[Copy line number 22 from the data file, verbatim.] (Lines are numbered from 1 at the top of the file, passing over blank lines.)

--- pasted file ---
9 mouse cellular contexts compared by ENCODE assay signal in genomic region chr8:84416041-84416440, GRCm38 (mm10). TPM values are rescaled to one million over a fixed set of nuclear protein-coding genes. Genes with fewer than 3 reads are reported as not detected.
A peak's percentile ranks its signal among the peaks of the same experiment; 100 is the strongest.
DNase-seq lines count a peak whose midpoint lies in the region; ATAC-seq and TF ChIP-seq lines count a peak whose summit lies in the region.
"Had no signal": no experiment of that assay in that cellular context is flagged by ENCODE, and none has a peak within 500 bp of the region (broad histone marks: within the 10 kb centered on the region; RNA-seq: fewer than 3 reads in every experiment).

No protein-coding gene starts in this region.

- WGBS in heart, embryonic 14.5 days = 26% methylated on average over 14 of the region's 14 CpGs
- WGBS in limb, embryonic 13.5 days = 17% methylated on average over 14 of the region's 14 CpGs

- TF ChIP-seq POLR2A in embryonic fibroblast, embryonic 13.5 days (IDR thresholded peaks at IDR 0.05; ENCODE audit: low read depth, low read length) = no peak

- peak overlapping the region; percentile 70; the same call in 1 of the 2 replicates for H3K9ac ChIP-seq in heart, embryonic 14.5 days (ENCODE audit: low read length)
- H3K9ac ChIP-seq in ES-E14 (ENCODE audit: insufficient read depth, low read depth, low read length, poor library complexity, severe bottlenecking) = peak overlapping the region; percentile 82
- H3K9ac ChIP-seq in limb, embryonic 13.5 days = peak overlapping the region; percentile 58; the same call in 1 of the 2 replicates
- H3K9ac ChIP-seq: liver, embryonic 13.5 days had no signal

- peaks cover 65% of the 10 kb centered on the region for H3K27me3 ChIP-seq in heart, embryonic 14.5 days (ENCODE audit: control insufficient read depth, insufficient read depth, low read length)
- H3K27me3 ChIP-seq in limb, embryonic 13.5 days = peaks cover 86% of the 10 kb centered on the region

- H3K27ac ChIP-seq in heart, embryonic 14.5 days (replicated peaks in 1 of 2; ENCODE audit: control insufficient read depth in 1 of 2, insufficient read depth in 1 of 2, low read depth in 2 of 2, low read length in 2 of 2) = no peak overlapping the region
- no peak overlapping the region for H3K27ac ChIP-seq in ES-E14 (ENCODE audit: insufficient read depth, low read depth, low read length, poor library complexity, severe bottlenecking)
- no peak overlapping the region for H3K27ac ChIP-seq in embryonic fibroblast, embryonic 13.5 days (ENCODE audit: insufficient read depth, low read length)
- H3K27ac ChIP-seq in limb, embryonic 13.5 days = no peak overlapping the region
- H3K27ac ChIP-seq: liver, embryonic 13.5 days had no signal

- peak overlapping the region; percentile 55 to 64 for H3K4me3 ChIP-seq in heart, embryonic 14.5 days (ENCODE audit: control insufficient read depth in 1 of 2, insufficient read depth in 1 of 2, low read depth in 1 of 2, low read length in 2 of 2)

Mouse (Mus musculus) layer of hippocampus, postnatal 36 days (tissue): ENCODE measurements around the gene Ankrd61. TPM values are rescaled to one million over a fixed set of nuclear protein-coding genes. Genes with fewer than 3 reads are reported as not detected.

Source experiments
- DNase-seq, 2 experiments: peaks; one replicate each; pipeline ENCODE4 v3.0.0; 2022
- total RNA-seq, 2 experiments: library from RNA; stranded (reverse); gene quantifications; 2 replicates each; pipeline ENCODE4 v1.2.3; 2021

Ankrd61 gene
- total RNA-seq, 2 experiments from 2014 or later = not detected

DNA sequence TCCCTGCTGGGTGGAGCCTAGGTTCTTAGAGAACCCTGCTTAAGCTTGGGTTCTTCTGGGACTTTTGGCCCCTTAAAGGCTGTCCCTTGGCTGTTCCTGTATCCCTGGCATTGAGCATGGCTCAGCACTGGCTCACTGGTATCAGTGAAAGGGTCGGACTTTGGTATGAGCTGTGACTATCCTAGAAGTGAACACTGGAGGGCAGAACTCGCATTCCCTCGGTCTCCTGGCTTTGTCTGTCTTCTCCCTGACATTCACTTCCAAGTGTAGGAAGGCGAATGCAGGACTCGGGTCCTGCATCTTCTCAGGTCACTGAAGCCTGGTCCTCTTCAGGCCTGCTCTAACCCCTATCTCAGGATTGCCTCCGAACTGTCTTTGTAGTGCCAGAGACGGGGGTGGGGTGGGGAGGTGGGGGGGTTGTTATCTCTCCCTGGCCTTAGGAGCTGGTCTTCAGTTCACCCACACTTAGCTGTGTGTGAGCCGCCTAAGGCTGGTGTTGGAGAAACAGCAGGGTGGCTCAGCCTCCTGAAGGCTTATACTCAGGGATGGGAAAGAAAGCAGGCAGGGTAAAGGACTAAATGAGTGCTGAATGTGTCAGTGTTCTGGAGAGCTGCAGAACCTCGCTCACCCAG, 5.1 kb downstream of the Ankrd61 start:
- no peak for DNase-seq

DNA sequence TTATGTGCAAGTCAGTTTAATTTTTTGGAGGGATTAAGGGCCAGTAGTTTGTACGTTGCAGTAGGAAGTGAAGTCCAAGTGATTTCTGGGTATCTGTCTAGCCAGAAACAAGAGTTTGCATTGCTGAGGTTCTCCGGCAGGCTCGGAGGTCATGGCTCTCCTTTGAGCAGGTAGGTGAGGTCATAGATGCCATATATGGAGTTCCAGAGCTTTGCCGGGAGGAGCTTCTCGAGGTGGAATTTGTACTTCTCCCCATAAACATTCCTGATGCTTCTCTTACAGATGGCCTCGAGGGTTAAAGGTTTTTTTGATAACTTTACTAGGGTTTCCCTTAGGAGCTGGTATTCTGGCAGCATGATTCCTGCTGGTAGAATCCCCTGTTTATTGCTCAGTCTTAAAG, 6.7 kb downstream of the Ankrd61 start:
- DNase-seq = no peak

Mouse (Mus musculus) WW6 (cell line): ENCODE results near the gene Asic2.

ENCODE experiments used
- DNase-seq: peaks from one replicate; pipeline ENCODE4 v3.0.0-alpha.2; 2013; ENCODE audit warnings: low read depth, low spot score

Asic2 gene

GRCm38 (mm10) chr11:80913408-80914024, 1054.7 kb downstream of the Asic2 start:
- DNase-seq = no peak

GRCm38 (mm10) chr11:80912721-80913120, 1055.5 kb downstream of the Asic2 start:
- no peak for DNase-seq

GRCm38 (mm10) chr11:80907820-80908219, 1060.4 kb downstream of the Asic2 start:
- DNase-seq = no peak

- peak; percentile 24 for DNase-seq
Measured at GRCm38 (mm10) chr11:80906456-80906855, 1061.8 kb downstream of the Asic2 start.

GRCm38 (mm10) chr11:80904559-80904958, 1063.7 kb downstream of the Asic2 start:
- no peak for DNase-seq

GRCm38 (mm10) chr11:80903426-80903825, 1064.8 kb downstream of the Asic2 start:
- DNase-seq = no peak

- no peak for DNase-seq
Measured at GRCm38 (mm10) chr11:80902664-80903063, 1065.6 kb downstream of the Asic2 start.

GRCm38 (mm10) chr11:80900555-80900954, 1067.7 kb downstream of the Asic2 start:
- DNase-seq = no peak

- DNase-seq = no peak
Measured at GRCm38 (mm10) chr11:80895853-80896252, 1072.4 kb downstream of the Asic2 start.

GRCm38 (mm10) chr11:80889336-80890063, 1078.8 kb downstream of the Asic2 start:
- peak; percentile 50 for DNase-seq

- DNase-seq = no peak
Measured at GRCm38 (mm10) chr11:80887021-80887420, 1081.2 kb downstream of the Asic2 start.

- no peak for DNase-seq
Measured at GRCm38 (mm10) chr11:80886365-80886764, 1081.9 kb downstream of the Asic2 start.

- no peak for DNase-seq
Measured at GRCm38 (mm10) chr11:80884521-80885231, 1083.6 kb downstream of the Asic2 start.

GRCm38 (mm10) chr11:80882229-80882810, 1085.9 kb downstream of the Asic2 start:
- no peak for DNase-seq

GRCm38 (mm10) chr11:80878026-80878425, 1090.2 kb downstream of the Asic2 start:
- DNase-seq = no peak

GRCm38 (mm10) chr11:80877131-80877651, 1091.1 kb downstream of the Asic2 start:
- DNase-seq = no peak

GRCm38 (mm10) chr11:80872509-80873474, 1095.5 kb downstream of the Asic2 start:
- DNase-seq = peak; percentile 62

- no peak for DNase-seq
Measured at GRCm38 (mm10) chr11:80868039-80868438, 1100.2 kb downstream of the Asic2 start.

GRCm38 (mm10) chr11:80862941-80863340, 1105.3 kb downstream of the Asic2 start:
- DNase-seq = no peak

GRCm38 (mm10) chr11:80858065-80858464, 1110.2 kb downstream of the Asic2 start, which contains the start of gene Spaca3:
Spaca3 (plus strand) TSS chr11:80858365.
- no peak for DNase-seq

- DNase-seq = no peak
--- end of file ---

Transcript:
Source experiments